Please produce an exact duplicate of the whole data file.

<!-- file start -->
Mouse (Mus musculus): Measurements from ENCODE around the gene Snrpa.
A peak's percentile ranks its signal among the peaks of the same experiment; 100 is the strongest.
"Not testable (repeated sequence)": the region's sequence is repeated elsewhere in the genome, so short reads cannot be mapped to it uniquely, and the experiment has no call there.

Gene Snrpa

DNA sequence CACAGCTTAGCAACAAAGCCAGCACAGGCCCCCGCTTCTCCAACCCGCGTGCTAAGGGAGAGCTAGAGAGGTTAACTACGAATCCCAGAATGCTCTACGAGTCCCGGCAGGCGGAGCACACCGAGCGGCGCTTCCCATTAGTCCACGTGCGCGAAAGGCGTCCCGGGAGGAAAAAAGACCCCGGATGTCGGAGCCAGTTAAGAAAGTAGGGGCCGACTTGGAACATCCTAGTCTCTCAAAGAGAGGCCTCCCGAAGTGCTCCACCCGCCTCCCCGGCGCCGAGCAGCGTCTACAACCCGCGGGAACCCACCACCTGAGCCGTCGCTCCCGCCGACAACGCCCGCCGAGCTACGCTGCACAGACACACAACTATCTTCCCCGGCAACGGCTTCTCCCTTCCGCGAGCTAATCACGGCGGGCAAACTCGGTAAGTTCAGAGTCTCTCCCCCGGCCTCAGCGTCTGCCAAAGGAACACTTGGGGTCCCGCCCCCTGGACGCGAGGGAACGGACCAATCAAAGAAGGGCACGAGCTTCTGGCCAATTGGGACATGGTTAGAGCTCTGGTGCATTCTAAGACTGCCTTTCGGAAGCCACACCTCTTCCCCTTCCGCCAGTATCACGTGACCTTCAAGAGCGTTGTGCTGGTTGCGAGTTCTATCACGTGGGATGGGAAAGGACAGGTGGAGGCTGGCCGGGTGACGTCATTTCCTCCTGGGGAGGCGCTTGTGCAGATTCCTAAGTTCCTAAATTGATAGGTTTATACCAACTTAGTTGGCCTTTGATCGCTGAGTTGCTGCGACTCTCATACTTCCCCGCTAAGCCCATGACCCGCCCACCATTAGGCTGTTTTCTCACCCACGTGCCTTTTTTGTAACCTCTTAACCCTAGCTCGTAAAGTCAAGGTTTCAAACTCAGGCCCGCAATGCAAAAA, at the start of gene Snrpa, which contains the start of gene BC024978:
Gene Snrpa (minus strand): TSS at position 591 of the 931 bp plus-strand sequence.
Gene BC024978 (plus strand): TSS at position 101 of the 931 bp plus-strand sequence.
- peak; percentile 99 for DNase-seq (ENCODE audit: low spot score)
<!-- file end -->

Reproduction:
Mouse (Mus musculus): Measurements from ENCODE around the gene Snrpa.
A peak's percentile ranks its signal among the peaks of the same experiment; 100 is the strongest.
"Not testable (repeated sequence)": the region's sequence is repeated elsewhere in the genome, so short reads cannot be mapped to it uniquely, and the experiment has no call there.

Gene Snrpa

DNA sequence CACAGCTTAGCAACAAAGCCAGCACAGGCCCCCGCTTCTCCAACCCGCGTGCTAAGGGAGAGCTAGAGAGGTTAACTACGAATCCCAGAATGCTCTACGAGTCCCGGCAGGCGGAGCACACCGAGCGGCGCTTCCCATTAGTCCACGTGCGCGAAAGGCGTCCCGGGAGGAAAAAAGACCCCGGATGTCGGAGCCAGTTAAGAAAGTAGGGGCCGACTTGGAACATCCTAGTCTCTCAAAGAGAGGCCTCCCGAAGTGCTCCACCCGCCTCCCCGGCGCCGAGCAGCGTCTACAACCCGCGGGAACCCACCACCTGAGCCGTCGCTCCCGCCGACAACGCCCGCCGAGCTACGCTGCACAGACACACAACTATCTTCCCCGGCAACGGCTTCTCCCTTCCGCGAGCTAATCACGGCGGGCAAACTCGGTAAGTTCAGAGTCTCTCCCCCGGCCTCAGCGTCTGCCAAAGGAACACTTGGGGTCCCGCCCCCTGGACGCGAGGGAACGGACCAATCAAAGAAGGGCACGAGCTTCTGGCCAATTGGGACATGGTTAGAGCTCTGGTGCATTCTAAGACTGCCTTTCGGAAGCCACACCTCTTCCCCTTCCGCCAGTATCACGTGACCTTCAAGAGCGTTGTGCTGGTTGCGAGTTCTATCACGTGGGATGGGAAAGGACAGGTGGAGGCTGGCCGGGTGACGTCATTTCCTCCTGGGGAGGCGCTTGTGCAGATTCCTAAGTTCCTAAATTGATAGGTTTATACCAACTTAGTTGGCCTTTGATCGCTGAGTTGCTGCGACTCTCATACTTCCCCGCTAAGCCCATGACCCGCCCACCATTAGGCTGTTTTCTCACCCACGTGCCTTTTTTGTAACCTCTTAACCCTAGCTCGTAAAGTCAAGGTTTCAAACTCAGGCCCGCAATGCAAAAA, at the start of gene Snrpa, which contains the start of gene BC024978:
Gene Snrpa (minus strand): TSS at position 591 of the 931 bp plus-strand sequence.
Gene BC024978 (plus strand): TSS at position 101 of the 931 bp plus-strand sequence.
- peak; percentile 99 for DNase-seq (ENCODE audit: low spot score)